Wu was found alive in the debris of a six-storey building that collapsed and killed 22 people
China has hundreds of millions of migrants who have moved from the countryside to its towns and cities in recent decades to find work, their labour fuelling the country's economic boom.
But many remain poorly paid and cannot afford to bring their children -- who would have few rights to school places -- with them, instead leaving them behind to be looked after by relatives, usually grandparents, sometimes only seeing them once a year.
There are estimated to be 61 million so-called "left behind" children and the Zhengzhou Evening News said three-year-old Wu Ningxi was among them.
She lives with her grandfather in the southwestern city of Chongqing, her mother's hometown, and the two only arrived in Wenzhou, on the east coast, on Sunday to visit her parents.
But in the early hours of the next morning the six-storey building in which they lived collapsed, along with three others, killing 22 people including both her parents and her grandfather, it said.
Wu was found alive deep in the debris 14 hours after the disaster, protected by the final embrace of her father, who shielded her from falling rubble with his own body, previous reports said.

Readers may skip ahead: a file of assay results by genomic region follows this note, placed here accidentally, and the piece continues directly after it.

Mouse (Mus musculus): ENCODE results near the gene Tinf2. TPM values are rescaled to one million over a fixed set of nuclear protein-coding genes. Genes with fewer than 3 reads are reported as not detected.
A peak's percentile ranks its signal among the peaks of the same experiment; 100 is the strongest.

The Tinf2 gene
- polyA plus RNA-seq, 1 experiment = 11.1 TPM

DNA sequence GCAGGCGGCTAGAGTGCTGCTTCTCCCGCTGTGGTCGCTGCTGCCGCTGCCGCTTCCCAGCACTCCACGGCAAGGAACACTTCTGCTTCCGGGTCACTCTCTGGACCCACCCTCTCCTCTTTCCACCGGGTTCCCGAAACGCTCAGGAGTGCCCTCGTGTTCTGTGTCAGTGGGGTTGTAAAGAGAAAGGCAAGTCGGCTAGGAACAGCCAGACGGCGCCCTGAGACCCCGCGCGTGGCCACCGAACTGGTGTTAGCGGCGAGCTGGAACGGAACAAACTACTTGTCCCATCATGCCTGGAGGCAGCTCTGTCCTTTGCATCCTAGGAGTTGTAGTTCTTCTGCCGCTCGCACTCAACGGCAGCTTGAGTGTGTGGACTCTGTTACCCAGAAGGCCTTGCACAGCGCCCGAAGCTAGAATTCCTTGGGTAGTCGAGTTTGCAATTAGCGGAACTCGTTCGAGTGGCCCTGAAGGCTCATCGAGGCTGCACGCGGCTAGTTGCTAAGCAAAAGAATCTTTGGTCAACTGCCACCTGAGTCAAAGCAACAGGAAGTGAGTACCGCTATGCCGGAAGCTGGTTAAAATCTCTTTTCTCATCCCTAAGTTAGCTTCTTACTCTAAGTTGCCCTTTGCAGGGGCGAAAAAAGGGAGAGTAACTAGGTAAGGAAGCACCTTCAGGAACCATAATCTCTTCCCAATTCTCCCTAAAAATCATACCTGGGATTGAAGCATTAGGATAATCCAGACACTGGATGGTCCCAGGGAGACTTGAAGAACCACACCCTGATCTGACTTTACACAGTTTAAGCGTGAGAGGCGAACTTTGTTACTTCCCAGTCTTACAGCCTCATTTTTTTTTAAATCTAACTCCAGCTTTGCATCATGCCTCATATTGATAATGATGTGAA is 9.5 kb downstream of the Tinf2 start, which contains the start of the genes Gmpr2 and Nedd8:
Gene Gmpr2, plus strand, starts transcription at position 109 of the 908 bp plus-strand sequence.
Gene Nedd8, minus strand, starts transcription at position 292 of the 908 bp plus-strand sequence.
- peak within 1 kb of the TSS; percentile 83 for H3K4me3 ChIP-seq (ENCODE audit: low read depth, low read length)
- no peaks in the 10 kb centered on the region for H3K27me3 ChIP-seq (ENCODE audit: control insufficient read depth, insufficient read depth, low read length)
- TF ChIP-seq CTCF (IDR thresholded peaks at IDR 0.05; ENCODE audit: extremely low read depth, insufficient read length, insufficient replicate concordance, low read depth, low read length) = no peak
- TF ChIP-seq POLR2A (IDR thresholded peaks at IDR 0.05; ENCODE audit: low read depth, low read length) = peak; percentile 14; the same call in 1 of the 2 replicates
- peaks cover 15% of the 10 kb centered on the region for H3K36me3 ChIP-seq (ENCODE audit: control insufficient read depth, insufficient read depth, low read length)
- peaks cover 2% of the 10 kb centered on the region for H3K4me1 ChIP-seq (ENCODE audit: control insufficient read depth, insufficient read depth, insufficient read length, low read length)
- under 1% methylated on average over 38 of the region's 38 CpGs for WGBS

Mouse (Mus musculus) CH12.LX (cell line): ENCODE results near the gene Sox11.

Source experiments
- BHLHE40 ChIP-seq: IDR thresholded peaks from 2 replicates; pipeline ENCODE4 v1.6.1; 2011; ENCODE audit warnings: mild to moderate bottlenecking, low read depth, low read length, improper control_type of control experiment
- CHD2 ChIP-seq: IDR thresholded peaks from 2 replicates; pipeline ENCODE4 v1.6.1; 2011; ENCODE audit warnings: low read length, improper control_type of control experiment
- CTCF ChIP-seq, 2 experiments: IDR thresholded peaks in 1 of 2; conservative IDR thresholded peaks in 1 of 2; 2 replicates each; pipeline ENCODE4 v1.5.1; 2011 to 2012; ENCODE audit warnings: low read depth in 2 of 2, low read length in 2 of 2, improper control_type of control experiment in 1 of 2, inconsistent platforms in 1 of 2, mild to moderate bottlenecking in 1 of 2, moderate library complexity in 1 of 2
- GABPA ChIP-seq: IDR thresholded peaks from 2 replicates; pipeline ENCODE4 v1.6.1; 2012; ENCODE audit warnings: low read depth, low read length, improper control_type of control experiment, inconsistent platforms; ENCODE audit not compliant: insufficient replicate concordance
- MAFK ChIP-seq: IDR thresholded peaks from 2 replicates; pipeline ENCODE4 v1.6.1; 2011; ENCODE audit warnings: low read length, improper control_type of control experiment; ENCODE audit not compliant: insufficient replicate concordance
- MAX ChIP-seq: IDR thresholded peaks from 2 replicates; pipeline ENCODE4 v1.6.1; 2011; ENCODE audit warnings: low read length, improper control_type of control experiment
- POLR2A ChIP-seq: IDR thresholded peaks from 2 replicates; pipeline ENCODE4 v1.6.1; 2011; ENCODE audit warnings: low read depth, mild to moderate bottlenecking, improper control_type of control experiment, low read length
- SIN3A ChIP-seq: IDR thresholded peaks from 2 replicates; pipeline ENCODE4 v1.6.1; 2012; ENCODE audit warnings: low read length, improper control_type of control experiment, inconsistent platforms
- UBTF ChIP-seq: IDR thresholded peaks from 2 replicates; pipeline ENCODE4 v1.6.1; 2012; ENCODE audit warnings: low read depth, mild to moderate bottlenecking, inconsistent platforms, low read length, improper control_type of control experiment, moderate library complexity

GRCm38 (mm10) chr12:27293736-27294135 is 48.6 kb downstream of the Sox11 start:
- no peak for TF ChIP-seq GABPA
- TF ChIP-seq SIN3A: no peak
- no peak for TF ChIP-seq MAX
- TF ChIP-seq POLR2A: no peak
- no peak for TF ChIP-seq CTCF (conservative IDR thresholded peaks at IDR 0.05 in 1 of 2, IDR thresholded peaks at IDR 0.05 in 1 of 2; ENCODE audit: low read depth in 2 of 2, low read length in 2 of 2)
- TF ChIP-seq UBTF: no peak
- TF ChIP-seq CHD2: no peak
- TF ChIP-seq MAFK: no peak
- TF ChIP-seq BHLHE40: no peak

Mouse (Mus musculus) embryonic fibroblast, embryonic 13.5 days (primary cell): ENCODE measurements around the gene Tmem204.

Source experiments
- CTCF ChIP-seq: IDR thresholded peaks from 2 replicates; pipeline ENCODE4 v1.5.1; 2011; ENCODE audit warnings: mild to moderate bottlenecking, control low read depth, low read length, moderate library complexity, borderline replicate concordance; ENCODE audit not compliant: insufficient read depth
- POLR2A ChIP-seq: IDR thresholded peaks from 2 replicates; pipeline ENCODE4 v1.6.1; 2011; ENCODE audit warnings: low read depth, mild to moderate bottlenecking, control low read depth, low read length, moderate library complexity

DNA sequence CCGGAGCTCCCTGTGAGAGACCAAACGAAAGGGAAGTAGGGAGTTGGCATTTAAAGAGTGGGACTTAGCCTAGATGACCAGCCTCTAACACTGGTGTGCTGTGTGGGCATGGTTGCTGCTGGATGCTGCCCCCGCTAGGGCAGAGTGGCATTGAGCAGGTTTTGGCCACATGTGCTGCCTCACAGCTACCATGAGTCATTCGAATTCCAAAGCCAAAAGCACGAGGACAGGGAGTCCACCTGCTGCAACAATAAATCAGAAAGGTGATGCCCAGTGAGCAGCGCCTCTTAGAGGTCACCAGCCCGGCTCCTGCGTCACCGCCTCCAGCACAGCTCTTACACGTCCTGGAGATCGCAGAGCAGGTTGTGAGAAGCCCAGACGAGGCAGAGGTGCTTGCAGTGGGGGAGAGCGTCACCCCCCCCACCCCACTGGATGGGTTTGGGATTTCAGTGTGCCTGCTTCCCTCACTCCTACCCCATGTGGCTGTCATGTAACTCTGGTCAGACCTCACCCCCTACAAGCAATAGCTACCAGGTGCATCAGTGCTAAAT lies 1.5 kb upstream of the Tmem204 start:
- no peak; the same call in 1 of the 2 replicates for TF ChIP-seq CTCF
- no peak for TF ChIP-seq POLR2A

The 26-year-old, who came from the central province of Henan and worked in a shoe factory, was found under a thick cement pillar, draped over his daughter.
"When I picked her up from the rubble, she suddenly grabbed my arm tightly. That touched me," the China Daily newspaper cited rescuer Sun Jing as saying. "I comforted her and continued to talk to her."
Wu had only minor injuries, medical staff said according to the Zhengzhou Evening News.
She "apparently had a powerful bond with her grandfather" because she kept asking for him while she was being treated, they said.
The reports did not make clear whether any of her other grandparents were still alive and said a charitable organisation would fund her living expenses temporarily.
Police have detained four owners of the caved-in houses -- built by the villagers themselves -- and the cause was being investigated, the Xinhua news agency reported Wednesday.
Recent heavy rainfall combined with the poor quality of construction and age of the buildings, were probable contributing factors, earlier media reports said.
Neighbouring buildings constructed in the 1970s were being demolished to prevent further collapses, they said.
The apartments had been packed with migrant worker tenants, who under Chinese law face restrictions on buying homes in the areas where they work.